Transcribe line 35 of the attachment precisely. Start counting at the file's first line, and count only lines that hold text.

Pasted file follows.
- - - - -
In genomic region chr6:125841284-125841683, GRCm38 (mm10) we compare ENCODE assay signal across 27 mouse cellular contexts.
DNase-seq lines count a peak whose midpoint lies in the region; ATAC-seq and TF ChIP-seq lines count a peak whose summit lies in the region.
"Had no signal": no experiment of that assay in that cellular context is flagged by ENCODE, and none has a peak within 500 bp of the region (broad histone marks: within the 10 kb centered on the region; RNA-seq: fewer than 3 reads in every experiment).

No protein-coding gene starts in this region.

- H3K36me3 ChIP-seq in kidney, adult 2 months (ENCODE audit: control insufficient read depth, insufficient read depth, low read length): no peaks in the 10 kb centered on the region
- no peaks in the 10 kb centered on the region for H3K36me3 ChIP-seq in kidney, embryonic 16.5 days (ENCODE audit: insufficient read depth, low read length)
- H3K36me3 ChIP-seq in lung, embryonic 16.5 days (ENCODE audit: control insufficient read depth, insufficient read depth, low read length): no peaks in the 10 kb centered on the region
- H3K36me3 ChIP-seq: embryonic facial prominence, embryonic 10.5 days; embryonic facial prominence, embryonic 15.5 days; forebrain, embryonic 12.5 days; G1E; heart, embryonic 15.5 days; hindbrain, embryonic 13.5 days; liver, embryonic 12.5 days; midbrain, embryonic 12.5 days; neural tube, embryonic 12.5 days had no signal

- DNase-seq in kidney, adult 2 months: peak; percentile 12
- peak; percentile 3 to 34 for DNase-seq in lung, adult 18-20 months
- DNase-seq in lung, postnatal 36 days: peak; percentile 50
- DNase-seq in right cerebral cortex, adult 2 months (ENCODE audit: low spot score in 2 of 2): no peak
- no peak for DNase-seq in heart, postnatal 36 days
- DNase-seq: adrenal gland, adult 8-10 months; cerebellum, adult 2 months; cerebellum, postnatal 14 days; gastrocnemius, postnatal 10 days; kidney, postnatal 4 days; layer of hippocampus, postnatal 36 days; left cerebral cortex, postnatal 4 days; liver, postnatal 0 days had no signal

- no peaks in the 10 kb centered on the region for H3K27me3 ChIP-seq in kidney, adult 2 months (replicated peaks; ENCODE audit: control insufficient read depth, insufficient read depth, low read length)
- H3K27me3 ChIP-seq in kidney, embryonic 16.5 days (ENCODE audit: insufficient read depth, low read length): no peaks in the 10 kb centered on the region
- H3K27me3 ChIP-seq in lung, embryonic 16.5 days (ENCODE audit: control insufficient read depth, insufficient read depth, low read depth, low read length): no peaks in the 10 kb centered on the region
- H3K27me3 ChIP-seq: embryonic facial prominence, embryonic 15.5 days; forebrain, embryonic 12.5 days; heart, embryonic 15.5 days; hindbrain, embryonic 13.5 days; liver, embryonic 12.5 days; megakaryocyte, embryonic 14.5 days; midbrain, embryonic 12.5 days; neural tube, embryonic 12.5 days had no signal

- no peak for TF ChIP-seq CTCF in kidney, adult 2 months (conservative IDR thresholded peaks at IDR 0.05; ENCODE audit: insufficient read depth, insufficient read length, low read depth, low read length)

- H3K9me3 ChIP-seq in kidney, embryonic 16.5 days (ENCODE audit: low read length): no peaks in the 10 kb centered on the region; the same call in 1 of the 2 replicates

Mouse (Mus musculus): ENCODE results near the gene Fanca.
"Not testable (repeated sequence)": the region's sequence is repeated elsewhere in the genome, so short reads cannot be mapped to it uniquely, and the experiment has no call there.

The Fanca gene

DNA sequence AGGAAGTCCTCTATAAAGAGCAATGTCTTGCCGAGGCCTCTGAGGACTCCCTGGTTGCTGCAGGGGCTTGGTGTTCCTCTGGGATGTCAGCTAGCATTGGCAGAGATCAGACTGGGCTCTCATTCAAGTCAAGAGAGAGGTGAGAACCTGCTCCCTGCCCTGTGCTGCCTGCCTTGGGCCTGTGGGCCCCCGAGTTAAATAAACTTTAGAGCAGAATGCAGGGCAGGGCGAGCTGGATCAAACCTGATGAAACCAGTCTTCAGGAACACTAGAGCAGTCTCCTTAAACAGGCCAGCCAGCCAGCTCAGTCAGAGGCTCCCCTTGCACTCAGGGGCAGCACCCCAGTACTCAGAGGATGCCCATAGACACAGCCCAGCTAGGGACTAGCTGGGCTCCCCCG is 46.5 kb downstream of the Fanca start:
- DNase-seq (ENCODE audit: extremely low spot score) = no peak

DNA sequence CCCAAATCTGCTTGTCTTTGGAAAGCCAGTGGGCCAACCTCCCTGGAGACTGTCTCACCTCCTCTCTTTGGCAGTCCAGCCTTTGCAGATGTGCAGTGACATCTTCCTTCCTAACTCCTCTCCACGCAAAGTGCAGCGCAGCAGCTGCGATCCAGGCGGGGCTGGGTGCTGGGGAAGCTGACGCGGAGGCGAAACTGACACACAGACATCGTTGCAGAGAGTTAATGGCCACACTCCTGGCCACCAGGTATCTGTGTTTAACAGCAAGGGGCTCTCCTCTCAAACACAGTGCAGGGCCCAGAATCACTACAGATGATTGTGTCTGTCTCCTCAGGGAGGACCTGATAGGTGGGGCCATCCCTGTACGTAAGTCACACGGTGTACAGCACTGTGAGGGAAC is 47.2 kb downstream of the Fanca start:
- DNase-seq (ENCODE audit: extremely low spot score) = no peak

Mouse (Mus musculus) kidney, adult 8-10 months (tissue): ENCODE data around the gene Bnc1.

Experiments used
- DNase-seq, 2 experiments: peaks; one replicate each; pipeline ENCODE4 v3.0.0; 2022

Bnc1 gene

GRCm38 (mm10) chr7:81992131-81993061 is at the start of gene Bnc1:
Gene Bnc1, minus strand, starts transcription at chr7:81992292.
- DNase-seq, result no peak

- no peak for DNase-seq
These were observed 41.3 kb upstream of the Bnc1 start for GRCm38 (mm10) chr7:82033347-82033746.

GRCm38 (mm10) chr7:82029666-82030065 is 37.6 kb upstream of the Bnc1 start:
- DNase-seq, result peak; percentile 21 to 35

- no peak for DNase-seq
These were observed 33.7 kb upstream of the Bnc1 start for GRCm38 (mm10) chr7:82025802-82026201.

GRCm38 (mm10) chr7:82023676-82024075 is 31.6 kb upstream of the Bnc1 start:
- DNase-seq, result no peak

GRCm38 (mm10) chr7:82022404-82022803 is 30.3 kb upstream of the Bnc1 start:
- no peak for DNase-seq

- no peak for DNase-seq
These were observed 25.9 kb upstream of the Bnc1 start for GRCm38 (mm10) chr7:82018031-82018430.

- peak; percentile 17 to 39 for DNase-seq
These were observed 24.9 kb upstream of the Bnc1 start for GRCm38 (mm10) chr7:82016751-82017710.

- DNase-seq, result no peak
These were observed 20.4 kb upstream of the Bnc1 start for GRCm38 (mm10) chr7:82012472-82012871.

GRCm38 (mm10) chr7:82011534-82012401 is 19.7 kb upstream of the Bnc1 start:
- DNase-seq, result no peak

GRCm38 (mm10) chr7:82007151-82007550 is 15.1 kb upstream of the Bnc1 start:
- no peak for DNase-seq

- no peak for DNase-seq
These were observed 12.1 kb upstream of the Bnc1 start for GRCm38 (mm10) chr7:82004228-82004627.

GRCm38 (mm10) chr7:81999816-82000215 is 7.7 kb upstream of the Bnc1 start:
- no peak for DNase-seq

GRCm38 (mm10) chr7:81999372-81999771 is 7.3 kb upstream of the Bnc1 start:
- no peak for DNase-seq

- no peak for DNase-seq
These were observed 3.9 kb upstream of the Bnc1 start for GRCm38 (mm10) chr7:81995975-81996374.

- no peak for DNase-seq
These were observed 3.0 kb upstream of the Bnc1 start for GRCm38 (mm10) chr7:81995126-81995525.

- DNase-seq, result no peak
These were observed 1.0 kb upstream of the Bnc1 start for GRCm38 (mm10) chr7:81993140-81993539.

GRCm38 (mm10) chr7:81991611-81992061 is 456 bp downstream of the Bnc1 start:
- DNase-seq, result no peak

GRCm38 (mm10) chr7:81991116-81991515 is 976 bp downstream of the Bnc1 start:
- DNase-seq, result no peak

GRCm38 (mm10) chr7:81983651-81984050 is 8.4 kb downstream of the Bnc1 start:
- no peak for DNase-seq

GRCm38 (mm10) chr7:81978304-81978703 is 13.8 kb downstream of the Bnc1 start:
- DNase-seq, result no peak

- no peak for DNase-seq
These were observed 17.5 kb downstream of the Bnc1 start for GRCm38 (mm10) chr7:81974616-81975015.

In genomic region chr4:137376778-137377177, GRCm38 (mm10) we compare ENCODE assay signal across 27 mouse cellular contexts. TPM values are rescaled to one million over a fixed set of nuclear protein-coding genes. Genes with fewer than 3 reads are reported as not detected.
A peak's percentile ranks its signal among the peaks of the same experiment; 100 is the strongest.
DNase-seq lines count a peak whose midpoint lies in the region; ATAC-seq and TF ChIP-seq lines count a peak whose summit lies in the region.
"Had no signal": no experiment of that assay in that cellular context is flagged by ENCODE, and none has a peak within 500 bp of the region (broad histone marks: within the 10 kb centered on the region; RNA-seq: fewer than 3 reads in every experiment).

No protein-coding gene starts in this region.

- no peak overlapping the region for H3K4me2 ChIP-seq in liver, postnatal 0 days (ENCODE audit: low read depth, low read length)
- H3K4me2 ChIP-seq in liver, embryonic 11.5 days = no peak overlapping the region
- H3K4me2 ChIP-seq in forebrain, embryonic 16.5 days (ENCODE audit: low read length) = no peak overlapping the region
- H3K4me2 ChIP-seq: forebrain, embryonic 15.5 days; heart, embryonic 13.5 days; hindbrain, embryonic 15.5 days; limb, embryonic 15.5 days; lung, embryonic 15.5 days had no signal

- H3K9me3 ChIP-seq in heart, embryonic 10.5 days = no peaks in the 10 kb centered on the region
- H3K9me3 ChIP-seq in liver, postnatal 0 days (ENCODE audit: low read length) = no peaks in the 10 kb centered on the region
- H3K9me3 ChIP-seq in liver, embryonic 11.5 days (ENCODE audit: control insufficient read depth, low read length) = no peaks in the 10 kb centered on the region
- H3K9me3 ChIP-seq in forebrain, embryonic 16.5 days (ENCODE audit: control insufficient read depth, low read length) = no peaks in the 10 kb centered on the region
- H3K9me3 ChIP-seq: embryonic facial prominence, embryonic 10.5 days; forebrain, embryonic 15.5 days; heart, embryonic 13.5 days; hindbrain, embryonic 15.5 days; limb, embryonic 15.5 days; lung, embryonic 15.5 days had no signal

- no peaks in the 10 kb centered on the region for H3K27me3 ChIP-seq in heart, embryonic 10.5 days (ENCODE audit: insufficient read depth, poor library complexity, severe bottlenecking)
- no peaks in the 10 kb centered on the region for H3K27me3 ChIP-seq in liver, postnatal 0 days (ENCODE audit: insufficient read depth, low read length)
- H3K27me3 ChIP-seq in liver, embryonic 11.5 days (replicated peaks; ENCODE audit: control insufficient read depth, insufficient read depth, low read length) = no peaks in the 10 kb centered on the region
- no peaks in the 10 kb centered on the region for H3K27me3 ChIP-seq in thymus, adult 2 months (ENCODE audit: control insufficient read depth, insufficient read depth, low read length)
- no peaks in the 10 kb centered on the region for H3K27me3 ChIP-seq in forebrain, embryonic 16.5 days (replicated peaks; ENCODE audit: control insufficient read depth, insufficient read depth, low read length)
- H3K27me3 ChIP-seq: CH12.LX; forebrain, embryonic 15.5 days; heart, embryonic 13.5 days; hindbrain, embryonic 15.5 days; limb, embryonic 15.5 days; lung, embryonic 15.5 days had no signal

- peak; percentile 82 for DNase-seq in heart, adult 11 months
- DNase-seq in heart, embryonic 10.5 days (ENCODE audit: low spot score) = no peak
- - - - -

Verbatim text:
- no peak for DNase-seq